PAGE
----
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Efficiency of thread-level speculation in SMT and CMP architectures - performance, power and thermal perspective

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6 Author(s)
Packirisamy, V. ; Univ. of Minnesota, Minneapolis, MN ; Yangchun Luo ; Wei-Lung Hung ; Zhai, A.
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Computer industry has adopted multi-threaded and multi-core architectures as the clock rate increase stalled in early 2000psilas. However, because of the lack of compilers and other related software technologies, most of the general-purpose applications today still cannot take advantage of such architectures to improve their performance. Thread-level speculation (TLS) has been proposed as a way of using these multi-threaded architectures to parallelize general-purpose applications. Both simultaneous multithreading (SMT) and chip multiprocessors (CMP) have been extended to implement TLS. While the characteristics of SMT and CMP have been widely studied under multi-programmed and parallel workloads, their behavior under TLS workload is not well understood. The TLS workload due to speculative nature of the threads which could potentially be rollbacked and due to variable degree of parallelism available in applications, exhibits unique characteristics which makes it different from other workloads. In this paper, we present a detailed study of the performance, power consumption and thermal effect of these multithreaded architectures against that of a Superscalar with equal chip area. A wide spectrum of design choices and tradeoffs are also studied using commonly used simulation techniques. We show that the SMT based TLS architecture performs about 21% better than the best CMP based configuration while it suffers about 16% power overhead. In terms of Energy-Delay-Squared product (ED2), SMT based TLS performs about 26% better than the best CMP based TLS configuration and 11% better than the superscalar architecture. But the SMT based TLS configuration, causes more thermal stress than the CMP based TLS architectures.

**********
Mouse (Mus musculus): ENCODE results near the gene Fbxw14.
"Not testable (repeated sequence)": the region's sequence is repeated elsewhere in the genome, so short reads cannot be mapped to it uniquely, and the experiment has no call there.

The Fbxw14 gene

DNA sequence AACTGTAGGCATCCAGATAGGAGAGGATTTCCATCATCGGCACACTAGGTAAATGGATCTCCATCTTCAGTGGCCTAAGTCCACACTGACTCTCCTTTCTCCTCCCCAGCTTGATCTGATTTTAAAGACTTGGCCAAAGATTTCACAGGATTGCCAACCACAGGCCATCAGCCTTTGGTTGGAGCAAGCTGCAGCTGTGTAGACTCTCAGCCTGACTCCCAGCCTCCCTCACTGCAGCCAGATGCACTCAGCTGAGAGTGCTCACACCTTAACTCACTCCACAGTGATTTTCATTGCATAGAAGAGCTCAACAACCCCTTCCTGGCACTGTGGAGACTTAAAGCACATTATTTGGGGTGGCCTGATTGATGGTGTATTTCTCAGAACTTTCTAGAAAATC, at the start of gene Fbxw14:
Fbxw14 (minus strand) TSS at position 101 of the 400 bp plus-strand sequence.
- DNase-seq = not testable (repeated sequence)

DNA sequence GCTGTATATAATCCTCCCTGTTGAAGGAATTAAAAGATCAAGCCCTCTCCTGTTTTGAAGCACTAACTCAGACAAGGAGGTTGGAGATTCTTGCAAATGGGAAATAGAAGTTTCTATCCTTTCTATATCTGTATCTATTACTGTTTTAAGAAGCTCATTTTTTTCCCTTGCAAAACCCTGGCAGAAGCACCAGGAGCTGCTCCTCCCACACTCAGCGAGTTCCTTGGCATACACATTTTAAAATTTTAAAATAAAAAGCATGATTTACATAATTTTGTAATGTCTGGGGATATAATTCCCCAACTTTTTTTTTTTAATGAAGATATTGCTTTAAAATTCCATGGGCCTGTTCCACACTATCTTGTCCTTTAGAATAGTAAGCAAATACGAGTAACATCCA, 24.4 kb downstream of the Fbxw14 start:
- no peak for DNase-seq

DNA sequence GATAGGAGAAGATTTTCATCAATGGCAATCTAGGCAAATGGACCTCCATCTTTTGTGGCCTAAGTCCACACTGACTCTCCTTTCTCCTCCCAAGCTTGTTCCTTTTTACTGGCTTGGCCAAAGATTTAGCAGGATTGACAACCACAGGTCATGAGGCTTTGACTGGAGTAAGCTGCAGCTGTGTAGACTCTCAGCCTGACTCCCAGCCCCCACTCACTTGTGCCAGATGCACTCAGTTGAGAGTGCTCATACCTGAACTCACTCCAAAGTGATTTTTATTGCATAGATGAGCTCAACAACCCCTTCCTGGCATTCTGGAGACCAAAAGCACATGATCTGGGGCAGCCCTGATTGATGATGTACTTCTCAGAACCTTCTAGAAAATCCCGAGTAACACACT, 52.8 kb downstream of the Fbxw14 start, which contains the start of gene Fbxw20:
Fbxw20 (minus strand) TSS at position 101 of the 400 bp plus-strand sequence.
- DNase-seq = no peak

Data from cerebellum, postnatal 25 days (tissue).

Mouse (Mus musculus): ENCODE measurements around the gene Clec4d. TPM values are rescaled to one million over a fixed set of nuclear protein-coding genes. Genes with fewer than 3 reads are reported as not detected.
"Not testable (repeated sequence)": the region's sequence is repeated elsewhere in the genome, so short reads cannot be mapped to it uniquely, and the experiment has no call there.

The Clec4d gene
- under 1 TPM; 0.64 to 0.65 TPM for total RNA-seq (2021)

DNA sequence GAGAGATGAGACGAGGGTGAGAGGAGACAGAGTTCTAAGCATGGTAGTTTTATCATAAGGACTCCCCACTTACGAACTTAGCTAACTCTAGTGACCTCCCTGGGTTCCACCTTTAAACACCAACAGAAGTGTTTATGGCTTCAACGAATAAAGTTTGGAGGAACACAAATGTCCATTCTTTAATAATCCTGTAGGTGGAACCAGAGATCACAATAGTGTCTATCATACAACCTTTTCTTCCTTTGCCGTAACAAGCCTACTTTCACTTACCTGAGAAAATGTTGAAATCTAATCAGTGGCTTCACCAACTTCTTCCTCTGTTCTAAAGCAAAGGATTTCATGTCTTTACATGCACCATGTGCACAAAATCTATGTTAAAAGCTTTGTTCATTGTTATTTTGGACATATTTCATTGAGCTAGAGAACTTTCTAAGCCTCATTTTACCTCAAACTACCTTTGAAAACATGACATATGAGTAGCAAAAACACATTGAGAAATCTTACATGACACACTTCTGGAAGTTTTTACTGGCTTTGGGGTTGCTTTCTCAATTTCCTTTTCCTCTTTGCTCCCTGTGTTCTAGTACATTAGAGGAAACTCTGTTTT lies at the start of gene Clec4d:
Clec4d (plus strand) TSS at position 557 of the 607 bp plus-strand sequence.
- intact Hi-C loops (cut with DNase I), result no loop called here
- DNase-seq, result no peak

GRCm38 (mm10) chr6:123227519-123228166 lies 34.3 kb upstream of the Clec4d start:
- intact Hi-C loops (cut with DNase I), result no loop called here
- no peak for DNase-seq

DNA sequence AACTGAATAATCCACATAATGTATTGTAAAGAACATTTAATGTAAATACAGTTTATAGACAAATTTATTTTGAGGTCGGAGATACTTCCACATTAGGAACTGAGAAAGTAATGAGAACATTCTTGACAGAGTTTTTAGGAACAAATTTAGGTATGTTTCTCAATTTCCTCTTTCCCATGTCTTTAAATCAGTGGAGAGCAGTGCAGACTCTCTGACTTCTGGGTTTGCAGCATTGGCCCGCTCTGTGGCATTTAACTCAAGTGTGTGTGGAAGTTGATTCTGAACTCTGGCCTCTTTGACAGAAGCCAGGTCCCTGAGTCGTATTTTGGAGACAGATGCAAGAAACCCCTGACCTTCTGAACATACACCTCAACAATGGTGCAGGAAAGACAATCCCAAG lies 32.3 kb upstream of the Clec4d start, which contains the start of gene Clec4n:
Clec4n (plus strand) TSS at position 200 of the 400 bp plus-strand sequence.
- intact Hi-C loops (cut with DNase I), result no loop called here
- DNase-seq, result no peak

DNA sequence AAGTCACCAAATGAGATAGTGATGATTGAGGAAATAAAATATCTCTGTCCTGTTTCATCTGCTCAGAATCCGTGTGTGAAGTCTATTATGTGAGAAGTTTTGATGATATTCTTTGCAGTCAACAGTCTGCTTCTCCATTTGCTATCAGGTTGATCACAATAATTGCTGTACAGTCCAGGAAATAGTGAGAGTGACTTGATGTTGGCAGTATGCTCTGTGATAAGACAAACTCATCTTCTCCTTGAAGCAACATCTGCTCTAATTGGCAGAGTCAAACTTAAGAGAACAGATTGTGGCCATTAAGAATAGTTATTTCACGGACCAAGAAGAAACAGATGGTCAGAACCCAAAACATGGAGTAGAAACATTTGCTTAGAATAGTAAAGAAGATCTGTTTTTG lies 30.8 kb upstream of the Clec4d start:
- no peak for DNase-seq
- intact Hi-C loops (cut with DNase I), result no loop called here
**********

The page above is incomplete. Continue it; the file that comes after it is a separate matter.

Published in:

Computer Design, 2008. ICCD 2008. IEEE International Conference on

Date of Conference:

12-15 Oct. 2008